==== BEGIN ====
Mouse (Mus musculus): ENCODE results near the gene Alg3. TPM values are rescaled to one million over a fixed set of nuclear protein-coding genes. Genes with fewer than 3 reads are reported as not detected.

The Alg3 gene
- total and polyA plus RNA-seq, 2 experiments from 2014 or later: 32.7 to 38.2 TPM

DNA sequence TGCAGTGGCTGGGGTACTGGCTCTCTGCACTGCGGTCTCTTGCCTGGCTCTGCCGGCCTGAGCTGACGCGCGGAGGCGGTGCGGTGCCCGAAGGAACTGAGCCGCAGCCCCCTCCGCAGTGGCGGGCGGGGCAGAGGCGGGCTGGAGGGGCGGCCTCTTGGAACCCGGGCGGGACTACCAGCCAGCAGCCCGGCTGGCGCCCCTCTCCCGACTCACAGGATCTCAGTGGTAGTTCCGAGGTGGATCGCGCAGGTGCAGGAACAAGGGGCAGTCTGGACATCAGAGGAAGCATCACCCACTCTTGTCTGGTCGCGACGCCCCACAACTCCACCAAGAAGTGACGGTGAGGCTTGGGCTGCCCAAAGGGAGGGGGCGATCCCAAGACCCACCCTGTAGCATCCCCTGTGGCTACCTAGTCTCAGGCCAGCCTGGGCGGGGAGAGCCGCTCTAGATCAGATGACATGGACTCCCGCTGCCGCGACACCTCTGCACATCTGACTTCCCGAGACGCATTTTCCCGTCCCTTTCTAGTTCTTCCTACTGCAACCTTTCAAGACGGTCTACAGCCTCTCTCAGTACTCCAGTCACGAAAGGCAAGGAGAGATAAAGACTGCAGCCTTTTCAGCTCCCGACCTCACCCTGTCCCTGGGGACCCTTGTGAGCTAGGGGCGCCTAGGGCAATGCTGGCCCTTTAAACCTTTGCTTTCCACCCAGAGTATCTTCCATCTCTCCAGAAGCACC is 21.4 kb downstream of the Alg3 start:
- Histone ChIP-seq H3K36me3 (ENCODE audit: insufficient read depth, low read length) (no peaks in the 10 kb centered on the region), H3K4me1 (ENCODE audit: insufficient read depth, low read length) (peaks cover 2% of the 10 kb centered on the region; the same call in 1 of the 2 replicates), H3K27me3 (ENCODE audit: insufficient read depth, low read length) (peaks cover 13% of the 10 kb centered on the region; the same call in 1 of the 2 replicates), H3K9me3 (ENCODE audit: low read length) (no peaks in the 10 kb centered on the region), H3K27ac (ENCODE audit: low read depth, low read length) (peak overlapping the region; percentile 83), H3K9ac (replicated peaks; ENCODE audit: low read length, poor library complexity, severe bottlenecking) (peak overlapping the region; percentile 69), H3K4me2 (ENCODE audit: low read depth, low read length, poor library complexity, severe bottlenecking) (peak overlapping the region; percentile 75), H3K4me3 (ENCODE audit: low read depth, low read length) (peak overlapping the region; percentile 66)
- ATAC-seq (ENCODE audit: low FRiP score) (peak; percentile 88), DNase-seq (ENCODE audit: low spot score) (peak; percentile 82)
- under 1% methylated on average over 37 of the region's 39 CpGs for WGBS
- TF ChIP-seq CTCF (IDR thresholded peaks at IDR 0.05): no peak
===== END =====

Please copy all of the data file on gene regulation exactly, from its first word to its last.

Mouse (Mus musculus): ENCODE results near the gene Alg3. TPM values are rescaled to one million over a fixed set of nuclear protein-coding genes. Genes with fewer than 3 reads are reported as not detected.

The Alg3 gene
- total and polyA plus RNA-seq, 2 experiments from 2014 or later: 32.7 to 38.2 TPM

DNA sequence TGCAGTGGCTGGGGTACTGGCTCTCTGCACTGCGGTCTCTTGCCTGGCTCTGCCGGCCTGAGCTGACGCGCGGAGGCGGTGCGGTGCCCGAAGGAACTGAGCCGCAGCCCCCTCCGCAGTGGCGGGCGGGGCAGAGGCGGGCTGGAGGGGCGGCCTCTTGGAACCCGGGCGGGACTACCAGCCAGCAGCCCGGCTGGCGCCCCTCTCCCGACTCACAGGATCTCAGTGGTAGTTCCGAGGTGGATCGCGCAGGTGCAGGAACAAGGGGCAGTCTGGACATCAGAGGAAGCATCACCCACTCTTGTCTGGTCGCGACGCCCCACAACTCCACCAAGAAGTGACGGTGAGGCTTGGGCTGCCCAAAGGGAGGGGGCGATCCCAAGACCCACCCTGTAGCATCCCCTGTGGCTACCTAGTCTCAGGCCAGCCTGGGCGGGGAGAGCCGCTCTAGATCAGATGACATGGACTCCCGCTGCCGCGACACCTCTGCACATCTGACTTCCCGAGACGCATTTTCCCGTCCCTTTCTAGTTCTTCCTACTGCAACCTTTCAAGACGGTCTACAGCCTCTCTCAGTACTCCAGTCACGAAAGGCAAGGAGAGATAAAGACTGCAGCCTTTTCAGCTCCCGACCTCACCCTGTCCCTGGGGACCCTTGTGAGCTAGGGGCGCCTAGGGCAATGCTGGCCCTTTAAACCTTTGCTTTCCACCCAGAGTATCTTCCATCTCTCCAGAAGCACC is 21.4 kb downstream of the Alg3 start:
- Histone ChIP-seq H3K36me3 (ENCODE audit: insufficient read depth, low read length) (no peaks in the 10 kb centered on the region), H3K4me1 (ENCODE audit: insufficient read depth, low read length) (peaks cover 2% of the 10 kb centered on the region; the same call in 1 of the 2 replicates), H3K27me3 (ENCODE audit: insufficient read depth, low read length) (peaks cover 13% of the 10 kb centered on the region; the same call in 1 of the 2 replicates), H3K9me3 (ENCODE audit: low read length) (no peaks in the 10 kb centered on the region), H3K27ac (ENCODE audit: low read depth, low read length) (peak overlapping the region; percentile 83), H3K9ac (replicated peaks; ENCODE audit: low read length, poor library complexity, severe bottlenecking) (peak overlapping the region; percentile 69), H3K4me2 (ENCODE audit: low read depth, low read length, poor library complexity, severe bottlenecking) (peak overlapping the region; percentile 75), H3K4me3 (ENCODE audit: low read depth, low read length) (peak overlapping the region; percentile 66)
- ATAC-seq (ENCODE audit: low FRiP score) (peak; percentile 88), DNase-seq (ENCODE audit: low spot score) (peak; percentile 82)
- under 1% methylated on average over 37 of the region's 39 CpGs for WGBS
- TF ChIP-seq CTCF (IDR thresholded peaks at IDR 0.05): no peak